Sorenson believes Rockwell’s inquiry came in 1954 when she was in 10th grade at Stockbridge Plains School. After classes were free for the day, she said, “It was fun walking down the street and going to the drug store. You would go in and either sit in a booth and order a root beer float, or sit on a stool at the counter on one of those wonderful stools that swirled around. “
She can’t remember who Rockwell sent to invite her to go to his studio across the street. She doesn’t remember the modeling session much either. “He must have put that hat on my head and took pictures,” she said. “And then I probably turned back in the drugstore chair and sipped my root beer float, and I didn’t think anything about it.”
Plunkett of the Rockwell Museum shared some details about his encounters with potential subjects. “He had a studio assistant who took the actual photos,” she said. “He brought each person into the studio individually. He would explain to them very concisely what the piece was and what kind of expression he was looking for. He would be right there and train her. When he got the printout he wanted, he told the photographer to take the picture. “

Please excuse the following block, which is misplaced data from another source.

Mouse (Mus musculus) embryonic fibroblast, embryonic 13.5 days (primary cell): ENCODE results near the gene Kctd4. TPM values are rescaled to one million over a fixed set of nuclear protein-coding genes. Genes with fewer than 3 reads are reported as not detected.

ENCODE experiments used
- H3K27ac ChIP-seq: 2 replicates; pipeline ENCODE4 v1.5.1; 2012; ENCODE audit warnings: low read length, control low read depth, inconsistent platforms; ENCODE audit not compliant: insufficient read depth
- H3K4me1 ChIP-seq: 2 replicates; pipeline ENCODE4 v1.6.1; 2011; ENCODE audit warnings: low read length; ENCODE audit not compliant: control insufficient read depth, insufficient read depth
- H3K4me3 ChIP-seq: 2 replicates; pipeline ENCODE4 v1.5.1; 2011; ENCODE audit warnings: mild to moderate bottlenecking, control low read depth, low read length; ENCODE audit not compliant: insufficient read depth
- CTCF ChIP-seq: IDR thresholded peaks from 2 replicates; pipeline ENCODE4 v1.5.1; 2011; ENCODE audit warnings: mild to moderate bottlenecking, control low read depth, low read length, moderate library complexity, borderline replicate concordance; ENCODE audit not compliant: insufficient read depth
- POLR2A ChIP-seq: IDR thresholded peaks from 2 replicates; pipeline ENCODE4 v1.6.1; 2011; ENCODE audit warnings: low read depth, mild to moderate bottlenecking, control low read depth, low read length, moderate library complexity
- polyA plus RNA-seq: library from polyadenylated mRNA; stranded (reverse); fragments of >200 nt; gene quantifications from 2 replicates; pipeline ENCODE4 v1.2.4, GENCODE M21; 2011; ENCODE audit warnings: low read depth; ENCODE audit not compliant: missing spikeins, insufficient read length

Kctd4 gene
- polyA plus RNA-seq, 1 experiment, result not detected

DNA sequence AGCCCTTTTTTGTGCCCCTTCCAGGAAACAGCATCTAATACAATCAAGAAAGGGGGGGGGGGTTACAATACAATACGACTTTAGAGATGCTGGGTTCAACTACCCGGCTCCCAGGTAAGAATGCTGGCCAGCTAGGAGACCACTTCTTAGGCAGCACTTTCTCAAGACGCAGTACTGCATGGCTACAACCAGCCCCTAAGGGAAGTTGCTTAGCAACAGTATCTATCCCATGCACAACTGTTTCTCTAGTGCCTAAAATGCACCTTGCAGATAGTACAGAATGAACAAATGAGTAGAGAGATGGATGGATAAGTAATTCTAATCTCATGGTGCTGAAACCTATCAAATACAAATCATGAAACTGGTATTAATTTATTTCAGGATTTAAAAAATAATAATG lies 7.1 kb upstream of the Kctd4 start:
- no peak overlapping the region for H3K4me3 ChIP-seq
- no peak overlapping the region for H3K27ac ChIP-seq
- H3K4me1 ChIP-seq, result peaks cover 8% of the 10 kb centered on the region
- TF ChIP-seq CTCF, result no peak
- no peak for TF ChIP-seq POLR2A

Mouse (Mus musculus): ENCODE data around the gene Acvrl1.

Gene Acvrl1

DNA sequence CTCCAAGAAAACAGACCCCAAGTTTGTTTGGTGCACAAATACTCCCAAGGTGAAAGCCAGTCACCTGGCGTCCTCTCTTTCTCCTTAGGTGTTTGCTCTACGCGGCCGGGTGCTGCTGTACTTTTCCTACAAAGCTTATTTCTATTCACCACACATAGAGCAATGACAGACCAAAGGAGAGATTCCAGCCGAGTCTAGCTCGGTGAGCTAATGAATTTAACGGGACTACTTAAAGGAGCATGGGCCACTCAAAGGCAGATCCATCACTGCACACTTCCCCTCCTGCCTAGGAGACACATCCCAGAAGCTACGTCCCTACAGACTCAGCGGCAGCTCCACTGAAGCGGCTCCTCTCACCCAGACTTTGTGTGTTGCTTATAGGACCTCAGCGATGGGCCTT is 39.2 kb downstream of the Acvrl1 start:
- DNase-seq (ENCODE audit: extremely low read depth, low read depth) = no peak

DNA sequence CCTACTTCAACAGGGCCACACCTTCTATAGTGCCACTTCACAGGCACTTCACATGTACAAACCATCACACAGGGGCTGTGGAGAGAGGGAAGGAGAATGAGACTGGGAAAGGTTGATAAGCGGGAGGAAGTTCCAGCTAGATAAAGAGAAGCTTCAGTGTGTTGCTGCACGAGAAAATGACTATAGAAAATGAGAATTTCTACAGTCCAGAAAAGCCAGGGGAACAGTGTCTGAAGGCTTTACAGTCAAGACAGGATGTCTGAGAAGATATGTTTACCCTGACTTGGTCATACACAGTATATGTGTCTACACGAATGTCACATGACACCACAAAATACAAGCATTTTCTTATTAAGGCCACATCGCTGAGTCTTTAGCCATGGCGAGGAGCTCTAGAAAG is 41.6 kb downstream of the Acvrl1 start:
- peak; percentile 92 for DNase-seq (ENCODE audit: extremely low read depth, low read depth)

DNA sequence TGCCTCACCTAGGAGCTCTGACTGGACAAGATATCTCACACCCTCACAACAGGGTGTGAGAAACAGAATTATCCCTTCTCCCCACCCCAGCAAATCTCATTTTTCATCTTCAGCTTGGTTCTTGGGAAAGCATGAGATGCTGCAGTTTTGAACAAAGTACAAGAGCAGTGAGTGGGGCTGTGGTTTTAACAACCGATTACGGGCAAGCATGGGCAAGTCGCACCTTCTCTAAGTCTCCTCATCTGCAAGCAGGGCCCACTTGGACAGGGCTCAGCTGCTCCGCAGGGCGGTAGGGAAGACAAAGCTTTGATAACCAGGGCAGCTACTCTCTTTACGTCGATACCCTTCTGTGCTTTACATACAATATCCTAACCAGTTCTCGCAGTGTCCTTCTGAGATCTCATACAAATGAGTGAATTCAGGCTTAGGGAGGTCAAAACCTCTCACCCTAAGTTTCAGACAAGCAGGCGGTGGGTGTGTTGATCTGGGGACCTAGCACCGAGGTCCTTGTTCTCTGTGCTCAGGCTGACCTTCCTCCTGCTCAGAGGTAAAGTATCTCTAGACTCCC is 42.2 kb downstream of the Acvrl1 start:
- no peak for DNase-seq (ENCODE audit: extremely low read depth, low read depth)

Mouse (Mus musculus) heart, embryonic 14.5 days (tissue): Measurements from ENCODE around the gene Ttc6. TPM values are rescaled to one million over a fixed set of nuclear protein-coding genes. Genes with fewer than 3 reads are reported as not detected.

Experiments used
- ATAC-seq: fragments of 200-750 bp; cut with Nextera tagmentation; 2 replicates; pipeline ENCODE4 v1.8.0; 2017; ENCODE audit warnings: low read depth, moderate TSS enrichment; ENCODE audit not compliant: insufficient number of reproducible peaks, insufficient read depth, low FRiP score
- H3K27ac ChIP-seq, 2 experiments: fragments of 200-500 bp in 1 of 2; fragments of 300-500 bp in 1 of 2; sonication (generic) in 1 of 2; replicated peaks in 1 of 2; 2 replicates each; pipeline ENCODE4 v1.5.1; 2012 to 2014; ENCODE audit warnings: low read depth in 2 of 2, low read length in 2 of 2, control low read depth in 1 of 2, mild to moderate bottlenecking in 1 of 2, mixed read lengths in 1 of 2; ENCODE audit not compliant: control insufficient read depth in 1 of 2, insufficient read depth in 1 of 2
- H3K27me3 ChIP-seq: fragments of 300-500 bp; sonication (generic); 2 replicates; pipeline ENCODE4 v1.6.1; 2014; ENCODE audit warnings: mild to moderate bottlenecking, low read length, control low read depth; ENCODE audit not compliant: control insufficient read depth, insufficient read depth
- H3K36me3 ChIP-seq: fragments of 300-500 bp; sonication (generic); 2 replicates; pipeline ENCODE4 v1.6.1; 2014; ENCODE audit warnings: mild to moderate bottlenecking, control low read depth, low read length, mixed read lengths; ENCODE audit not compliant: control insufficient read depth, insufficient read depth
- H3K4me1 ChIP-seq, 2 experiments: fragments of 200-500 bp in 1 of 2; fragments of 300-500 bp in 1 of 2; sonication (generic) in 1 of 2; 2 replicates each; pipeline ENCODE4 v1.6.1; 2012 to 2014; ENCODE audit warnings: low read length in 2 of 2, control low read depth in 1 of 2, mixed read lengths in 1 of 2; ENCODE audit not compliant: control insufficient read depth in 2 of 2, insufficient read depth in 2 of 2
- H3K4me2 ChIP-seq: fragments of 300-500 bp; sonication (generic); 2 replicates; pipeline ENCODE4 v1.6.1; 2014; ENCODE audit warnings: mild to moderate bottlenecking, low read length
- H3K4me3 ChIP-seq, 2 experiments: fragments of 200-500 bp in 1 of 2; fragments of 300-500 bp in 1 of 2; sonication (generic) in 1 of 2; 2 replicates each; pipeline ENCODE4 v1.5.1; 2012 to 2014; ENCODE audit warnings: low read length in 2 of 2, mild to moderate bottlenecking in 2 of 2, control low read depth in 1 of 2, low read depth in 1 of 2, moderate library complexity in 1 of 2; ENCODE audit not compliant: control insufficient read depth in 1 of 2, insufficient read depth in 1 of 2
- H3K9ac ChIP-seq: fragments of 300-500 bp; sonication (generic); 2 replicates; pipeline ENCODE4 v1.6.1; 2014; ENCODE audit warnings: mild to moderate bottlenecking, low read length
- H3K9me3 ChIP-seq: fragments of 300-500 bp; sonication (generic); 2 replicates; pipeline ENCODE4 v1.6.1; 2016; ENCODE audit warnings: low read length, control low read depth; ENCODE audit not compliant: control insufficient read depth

She said he gave his models a Coca-Cola and paid them, usually $ 5 to 10 for a session that lasted about 20 minutes. “A lot of them say, ‘I wish I hadn’t cashed the check,” she said. That fee was more than Rockwell’s son Peter, who died last year at the age of 83, said he received. “I got $ 1 each Hour and people outside the family $ 5, which I thought was terribly unfair, “he said in 1993.
Rockwell painted over 300 covers for The Saturday Evening Post. But “Bright Future” was painted for an advertisement for a bank (although it appeared in the magazine in 1955). “He used more female models and female motifs in ads, which tended to show a wider cross-section of America – the covers of the Saturday Evening Post were more masculine,” said Deborah Solomon, an occasional Times writer and writer for “American” Spiegel: Life and the Art of Norman Rockwell ”(2013). “It was in the commercial interests of most companies to include pictures of women in their ads, which explains why Rockwell’s most vibrant pictures of girls and women are likely the ones he used for ads for Crest Toothpaste, Kellogg’s Corn Flakes, and Massachusetts Mutual Life Insurance has drawn. ”
Sorenson said she was posing alone, but in the painting she was flanked by schoolmates – a girl nicknamed “Carrots” for her red hair and two boys named Norman. But she was disappointed when she saw the painting in the Saturday Evening Post – not on the cover, but inside the bank ad.
“It wasn’t one of his most exciting pictures like the runaway with the cop,” she said. “I’ve never been so excited. I find it kind of boring. “